Most surgeons favors placement of a bulb suction drain under the scalp for 3-5 days. Resorbable skin sutures are often used.


A circumferential head dressing is utilized for 48 hours. The neurosurgeon may request placement of a lumbar drain if significant dural tears have occurred during surgery. Patients should spend at least 1-2 days in an intensive care unit for neurological monitoring.

Postoperative positioning

Keeping the patient’s head in an upright position postoperatively may significantly improve periorbital edema and pain. Some surgeons use injectable corticosteroids during surgery to reduce periorbital swelling.


To prevent orbital emphysema, nose-blowing should be avoided for at least 10 days.


The following perioperative medications are controversial. There is little evidence to make strong recommendations for postoperative care.

  • Avoidance of aspirin or nonsteroidal antiinflammatory drugs (NSAIDs) for 7 days.
  • Analgesia as necessary.
  • Antibiotics (many surgeons use perioperative antibiotics. There is no clear advantage of any one antibiotic, and the recommended duration of treatment is debatable.).
  • Nasal decongestant may be helpful for symptomatic improvement in some patients.
  • Steroids may help with postoperative edema. Some surgeons have noted increased complications with perioperative steroids.
  • Ophthalmic ointment should follow local and approved hospital protocol. This is not generally required in case of periorbital edema. Some surgeons prefer it. Some ointments have been found to cause significant conjunctival irritation.
  • Regular perioral and oral wound care has to include disinfectant mouth rinse, lip care if intraoral incision has been used.

Ophthalmological examination

Postoperative examination by an ophthalmologist may be requested, although sever periorbital edema may prevent useful assessment. The following signs and symptoms are usually evaluated:

  • Vision
  • Extraocular motion
  • Diplopia
  • Globe position
  • Lid position

Postoperative imaging

Postoperative imaging has to be performed within the first days after surgery to verify accuracy of surgery. 3-D imaging (CT, cone beam) is recommended.

Wound care

Remove sutures from skin after approximately 7-10 days if nonresorbable sutures have been used.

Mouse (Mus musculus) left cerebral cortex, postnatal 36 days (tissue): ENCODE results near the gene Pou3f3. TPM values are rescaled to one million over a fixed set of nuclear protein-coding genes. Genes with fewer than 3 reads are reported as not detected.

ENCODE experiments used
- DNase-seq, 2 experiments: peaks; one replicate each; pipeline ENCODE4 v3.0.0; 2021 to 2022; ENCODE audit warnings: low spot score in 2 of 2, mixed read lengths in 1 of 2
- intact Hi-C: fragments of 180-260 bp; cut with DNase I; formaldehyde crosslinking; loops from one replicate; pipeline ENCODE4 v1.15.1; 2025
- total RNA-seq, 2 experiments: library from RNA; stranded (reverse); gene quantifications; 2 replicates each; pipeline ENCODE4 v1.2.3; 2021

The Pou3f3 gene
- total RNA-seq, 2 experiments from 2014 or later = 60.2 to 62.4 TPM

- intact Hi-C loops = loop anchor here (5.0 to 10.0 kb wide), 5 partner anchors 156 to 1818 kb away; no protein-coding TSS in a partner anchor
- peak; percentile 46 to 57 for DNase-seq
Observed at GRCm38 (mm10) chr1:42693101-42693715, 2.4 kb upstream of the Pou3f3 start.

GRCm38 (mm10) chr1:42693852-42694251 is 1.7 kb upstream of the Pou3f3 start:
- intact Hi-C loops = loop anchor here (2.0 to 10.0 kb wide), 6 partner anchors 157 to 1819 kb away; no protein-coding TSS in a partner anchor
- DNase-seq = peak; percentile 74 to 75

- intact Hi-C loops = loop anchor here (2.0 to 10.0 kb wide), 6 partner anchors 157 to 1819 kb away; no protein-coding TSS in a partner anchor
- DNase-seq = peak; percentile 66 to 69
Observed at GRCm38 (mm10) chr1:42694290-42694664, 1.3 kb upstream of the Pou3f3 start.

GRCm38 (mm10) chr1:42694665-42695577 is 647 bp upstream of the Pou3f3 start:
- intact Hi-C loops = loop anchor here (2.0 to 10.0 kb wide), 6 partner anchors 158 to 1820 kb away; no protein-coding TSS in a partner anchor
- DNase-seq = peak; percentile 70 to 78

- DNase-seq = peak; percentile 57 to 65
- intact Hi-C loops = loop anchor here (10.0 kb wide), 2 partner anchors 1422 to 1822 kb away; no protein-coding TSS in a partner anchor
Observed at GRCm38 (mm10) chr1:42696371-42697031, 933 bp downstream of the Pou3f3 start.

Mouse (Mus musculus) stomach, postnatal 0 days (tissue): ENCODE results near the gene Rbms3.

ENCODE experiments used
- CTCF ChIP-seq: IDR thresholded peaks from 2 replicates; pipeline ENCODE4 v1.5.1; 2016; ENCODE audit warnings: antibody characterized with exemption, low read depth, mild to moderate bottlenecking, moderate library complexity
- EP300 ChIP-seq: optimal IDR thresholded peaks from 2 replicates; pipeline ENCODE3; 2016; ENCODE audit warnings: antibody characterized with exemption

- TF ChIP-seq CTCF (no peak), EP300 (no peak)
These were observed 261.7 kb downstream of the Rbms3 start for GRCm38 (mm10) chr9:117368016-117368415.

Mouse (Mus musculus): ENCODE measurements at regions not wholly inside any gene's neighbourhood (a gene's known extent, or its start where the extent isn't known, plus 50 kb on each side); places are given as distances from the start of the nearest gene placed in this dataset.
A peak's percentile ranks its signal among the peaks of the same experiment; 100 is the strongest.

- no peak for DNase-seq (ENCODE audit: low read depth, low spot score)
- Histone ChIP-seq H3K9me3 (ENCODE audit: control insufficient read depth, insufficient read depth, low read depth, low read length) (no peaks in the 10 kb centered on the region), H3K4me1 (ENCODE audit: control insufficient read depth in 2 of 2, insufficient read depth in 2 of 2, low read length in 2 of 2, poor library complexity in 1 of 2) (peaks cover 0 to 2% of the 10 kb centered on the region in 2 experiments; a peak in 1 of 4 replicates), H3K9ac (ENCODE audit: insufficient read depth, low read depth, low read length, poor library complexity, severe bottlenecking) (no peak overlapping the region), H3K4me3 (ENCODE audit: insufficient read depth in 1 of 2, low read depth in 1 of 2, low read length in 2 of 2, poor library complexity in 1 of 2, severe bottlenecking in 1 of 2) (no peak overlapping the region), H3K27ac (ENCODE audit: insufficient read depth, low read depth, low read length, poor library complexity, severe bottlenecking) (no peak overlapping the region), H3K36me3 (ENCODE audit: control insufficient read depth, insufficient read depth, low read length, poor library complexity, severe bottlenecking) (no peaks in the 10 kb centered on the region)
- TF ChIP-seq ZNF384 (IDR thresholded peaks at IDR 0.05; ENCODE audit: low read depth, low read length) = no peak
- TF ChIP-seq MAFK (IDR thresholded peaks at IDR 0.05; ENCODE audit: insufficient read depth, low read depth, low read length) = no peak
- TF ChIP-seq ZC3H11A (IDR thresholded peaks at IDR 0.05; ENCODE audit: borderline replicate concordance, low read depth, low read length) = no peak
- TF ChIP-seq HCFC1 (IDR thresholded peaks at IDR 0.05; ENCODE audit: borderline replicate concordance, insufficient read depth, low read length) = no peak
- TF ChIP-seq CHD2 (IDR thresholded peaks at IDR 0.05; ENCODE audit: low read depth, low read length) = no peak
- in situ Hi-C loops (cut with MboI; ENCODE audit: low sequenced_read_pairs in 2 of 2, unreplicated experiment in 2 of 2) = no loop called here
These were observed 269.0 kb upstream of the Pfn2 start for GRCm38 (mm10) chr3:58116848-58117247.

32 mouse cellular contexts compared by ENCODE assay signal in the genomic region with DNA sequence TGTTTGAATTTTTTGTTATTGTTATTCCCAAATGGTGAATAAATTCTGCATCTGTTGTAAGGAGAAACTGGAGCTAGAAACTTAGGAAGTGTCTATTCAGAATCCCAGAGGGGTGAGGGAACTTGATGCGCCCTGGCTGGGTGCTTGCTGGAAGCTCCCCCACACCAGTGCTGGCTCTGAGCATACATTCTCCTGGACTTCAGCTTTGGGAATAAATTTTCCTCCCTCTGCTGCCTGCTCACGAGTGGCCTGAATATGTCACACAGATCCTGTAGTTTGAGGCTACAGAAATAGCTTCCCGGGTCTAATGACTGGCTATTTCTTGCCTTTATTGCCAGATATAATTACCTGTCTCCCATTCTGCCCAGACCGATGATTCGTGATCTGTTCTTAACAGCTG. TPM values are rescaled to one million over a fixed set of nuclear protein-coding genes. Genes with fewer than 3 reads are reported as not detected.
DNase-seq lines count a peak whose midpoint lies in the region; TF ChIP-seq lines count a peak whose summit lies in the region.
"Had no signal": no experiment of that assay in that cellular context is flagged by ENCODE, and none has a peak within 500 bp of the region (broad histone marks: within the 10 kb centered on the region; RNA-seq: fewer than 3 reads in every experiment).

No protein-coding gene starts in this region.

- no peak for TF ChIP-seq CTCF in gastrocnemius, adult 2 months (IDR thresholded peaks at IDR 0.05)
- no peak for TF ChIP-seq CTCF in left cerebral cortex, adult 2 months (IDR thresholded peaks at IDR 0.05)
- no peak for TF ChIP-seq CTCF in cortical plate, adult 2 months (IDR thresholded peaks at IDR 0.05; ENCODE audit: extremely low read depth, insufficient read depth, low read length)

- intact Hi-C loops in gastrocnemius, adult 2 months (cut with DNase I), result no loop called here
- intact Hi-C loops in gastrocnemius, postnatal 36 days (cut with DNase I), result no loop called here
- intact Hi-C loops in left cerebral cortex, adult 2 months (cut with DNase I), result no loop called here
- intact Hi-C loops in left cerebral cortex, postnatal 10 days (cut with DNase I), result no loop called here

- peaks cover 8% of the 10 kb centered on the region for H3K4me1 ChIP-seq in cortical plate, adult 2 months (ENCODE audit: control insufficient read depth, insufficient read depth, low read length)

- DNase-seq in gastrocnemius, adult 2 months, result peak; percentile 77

Apply ice packs for the first 12 postoperative hours as able although infants and young children do not tolerate this well (may be effective in a short term to minimize edema).
Avoid sun exposure and tanning to skin incisions for several months.


Soft diet can be taken as tolerated until there has been adequate healing of any maxillary vestibular incision. In children and infants age appropriate diets are then prescribed.
Patients in MMF will remain on a liquid diet until such time the MMF is released.

Clinical follow-up

Clinical follow-up depends on the complexity of the surgery, and whether the patient has any postoperative problems. Most patients are discharged at postoperative day 3-5 and seen again in 2-3 weeks.

  • In patients undergoing monoblock or Le Fort III distraction, distraction typically begins at day five at 1 mm/day and is assessed weekly with plane radiographs and clinical examination until the desired position is reached. After advancement a period of consolidation of 1-3 months is recommended before the retractors are removed.
  • In patients undergoing conventional advancement with intermaxillary fixation, MMF is kept in place for 4-6 weeks. Routine oral hygiene is prescribed. Patients with arch bars and/or intraoral incisions and/or wounds must be instructed in appropriate oral hygiene procedures. The presence of the arch bars or elastics makes this a more difficult procedure. A soft toothbrush (dipped in warm water to make it softer) should be used to clean the surfaces of the teeth and arch bars. Elastics are removed for oral hygiene procedures. Chlorhexidine oral rinses should be prescribed and used at least 3 times a day to help sanitize the mouth.
    For larger debris, a 1:1 mixture of hydrogen peroxide/chlorhexidine can be used. The bubbling action of the hydrogen peroxide helps remove debris. A Waterpik® is a very useful tool to help remove debris from the wires. If a Waterpik is used, care should be taken not to direct the jet stream directly over intraoral incisions as this may lead to wound dehiscence.


The patient needs to be examined and reassessed regularly and often. Additionally, ophthalmological, ENT, and neurological/neurosurgical examination may be necessary. If any clinical signs for meningitis or mental disturbances develop, professional help has to be sought. Due to the young age of many patients, routing CT-scans are performed only if clinically indicated to avoid excessive radiation exposure.